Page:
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PA Supreme Court Rules Custodial Interrogation by Parole Officer Requires Miranda Warnings

Posted On: July 2, 2015 by Marc Neff

In Commonwealth of Pennsylvania v. Cooley, parole officers received a voicemail from the father of Cooley’s fiancé who stated that Cooley possessed and had been discharging firearms, and may have been selling drugs in his home. Given the nature of the relationship between Cooley and his future father in law, the parole officers handcuffed Cooley upon arrival and searched him for weapons. The officers told Cooley that they were going to search his home for firearms and drugs. Cooley admitted that a firearm was located in a drawer under his living-room couch. Four parole agents searched the home recovering 2 guns, cash, and one pound of marijuana. Agents also recovered a handgun under the passenger seat of his car. During the entire search of his home, and the return to the office, Cooley remained handcuffed and was never give Miranda warnings.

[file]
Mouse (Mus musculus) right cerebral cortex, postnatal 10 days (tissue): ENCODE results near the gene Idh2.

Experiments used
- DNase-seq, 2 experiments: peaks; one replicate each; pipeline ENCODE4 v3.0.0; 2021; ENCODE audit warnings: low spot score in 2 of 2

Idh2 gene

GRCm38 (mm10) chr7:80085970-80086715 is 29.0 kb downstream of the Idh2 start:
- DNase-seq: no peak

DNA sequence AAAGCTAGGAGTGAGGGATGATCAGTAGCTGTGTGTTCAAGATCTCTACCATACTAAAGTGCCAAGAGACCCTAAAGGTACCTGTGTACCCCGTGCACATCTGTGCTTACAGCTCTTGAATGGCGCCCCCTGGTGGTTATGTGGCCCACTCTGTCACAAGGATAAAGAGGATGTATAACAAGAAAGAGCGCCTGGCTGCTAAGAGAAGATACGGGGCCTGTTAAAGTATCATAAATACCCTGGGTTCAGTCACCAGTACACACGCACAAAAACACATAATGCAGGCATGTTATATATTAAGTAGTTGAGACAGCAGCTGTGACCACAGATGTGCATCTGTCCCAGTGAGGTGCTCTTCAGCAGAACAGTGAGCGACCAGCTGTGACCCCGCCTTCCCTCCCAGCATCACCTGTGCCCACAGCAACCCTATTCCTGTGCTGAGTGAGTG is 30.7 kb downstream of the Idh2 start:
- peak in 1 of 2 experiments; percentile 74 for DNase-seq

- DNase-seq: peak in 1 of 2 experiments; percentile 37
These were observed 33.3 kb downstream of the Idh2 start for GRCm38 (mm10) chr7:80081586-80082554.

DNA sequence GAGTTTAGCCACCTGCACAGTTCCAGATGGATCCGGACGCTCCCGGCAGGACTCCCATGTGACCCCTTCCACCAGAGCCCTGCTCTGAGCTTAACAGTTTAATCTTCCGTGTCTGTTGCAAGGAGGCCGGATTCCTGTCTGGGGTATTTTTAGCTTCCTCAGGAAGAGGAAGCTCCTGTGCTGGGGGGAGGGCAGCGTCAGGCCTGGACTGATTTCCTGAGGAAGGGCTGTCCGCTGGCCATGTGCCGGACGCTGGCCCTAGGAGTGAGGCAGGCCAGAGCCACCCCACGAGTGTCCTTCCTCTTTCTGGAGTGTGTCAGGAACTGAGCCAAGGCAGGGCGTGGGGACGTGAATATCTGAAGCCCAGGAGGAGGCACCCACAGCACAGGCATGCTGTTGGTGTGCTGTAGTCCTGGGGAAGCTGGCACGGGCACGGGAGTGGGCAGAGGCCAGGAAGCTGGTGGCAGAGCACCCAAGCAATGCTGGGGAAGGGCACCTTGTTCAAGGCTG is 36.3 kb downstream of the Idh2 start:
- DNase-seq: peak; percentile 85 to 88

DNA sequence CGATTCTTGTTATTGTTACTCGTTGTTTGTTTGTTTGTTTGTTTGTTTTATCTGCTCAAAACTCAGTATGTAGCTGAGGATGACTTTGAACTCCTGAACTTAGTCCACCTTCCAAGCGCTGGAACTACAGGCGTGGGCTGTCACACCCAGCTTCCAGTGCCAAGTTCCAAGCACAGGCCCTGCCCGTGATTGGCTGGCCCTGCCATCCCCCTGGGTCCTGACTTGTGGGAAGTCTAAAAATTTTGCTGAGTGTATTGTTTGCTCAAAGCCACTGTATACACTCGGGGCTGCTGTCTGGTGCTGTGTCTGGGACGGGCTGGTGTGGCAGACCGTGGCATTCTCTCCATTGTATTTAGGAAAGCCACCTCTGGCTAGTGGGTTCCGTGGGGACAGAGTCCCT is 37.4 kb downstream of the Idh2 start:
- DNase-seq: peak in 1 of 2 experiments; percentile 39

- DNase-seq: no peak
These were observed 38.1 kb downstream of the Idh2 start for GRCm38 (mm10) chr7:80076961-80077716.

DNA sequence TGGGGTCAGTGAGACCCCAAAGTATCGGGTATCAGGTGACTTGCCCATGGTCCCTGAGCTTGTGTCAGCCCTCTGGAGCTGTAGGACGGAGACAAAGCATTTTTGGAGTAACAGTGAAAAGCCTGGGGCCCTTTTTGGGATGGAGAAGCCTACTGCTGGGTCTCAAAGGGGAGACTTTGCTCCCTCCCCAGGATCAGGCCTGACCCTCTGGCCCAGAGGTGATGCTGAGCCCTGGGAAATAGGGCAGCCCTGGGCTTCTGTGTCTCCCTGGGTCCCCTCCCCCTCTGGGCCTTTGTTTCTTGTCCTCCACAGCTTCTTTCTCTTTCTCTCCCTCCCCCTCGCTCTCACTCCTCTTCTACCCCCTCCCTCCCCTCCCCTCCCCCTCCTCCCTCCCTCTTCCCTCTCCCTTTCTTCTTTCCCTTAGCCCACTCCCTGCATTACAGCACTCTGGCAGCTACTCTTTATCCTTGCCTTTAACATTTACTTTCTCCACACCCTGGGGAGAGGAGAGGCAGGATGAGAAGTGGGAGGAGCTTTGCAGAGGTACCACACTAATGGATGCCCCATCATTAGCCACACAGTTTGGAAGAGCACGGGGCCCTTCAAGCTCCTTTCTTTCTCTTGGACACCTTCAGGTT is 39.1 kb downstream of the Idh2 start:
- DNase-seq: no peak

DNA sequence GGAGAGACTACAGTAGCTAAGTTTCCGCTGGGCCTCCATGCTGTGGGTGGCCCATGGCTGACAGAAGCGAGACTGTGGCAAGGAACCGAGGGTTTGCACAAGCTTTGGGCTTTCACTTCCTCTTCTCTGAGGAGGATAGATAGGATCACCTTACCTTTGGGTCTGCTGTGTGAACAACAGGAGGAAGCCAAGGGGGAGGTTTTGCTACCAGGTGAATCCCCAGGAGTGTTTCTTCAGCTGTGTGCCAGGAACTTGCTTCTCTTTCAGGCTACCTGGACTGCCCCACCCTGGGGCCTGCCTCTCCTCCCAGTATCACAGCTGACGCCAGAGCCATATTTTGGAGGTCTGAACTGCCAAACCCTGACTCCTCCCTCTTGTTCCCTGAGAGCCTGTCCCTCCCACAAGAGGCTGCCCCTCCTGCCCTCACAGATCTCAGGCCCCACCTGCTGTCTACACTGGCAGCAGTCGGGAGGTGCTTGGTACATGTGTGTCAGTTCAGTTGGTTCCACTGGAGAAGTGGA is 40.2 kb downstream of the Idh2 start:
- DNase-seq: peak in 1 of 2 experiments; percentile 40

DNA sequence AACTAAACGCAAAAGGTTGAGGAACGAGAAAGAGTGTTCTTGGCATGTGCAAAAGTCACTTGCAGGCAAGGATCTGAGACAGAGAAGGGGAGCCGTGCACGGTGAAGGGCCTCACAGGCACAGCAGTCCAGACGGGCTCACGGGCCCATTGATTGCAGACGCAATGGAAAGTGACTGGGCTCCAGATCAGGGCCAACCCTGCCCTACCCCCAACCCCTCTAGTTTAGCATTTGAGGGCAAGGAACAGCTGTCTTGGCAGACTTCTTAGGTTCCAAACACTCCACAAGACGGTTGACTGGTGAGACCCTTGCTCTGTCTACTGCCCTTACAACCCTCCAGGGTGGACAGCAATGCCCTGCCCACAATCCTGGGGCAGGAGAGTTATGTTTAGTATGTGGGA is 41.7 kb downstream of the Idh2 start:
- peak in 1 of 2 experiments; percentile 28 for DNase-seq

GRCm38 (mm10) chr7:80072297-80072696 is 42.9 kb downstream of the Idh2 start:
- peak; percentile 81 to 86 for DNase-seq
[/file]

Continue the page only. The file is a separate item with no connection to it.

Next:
The Trial Court decided, that due to safety protocols, Cooley was only “detained” and it was not the functional equivalent of an arrest. The Superior Court affirmed, holding Miranda warnings were not required during questioning by parole agents. The Supreme Court of Pennsylvania reversed concluding that Cooley’s interaction was a custodial interrogation and a violation of the 5th Amendment. The questioning by law enforcement without Miranda warnings was a clear violation of the rights afforded by the 5th Amendment.
An individual is in custody if he is “physically denied his freedom of action in any significant way or is placed in a situation in which he reasonably believes that his freedom of action or movement is restricted by the interrogation.”

 

All persons charged with crimes are entitled to the protections afforded by the United States Constitution. An experienced criminal defense attorney helps to ensure that a defendant’s rights are protected before, during and after a trial. If you have been charged with or convicted of a criminal offense, you should consult with a criminal defense attorney immediately. For a confidential consultation, contact the Law Offices of Marc Neff at (215) 563-9800 or via email at marc@nefflawoffices.com.

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